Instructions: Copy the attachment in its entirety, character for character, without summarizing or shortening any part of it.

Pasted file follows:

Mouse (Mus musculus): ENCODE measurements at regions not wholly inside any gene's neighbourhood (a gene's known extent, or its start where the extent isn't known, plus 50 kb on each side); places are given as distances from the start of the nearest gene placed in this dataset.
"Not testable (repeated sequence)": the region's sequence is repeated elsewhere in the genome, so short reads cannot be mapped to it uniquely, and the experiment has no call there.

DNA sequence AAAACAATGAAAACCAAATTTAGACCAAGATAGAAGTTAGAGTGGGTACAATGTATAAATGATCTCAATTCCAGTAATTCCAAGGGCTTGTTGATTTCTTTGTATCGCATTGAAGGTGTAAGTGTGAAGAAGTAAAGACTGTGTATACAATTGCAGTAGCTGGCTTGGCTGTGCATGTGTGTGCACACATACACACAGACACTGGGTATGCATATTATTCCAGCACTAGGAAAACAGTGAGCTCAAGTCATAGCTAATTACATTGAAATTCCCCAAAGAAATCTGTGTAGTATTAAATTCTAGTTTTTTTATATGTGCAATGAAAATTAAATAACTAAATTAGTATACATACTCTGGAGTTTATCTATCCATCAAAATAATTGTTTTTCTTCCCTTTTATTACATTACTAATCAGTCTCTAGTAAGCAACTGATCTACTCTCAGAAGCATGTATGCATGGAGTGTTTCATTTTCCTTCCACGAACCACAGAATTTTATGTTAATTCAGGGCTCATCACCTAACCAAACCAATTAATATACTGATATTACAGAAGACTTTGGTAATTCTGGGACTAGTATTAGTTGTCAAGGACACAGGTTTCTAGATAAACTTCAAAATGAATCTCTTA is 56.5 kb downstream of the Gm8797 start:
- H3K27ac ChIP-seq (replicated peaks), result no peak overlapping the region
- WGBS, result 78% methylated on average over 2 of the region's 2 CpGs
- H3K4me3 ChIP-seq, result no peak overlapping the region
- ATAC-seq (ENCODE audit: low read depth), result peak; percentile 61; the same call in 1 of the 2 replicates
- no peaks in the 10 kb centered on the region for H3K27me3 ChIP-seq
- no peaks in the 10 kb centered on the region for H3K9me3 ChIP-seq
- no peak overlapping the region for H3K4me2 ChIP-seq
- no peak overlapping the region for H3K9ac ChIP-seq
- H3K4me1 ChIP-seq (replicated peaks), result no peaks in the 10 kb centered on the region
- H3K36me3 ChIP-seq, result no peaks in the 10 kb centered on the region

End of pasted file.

Mouse (Mus musculus): ENCODE measurements at regions not wholly inside any gene's neighbourhood (a gene's known extent, or its start where the extent isn't known, plus 50 kb on each side); places are given as distances from the start of the nearest gene placed in this dataset.
"Not testable (repeated sequence)": the region's sequence is repeated elsewhere in the genome, so short reads cannot be mapped to it uniquely, and the experiment has no call there.

DNA sequence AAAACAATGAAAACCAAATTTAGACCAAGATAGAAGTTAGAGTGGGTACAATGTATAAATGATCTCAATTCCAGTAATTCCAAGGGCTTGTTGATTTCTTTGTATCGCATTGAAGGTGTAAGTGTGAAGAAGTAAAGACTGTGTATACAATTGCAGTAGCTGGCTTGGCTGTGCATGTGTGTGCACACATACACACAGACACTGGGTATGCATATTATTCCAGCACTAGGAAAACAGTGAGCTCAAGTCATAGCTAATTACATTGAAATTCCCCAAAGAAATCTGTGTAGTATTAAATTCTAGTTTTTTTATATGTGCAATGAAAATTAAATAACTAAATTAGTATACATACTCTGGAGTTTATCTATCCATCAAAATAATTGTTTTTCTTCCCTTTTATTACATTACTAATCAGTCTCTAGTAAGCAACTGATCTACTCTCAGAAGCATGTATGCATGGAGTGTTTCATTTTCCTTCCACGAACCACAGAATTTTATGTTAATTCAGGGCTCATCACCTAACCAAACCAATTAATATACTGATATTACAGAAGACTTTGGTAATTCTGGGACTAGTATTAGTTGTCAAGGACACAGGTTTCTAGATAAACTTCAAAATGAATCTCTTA is 56.5 kb downstream of the Gm8797 start:
- H3K27ac ChIP-seq (replicated peaks), result no peak overlapping the region
- WGBS, result 78% methylated on average over 2 of the region's 2 CpGs
- H3K4me3 ChIP-seq, result no peak overlapping the region
- ATAC-seq (ENCODE audit: low read depth), result peak; percentile 61; the same call in 1 of the 2 replicates
- no peaks in the 10 kb centered on the region for H3K27me3 ChIP-seq
- no peaks in the 10 kb centered on the region for H3K9me3 ChIP-seq
- no peak overlapping the region for H3K4me2 ChIP-seq
- no peak overlapping the region for H3K9ac ChIP-seq
- H3K4me1 ChIP-seq (replicated peaks), result no peaks in the 10 kb centered on the region
- H3K36me3 ChIP-seq, result no peaks in the 10 kb centered on the region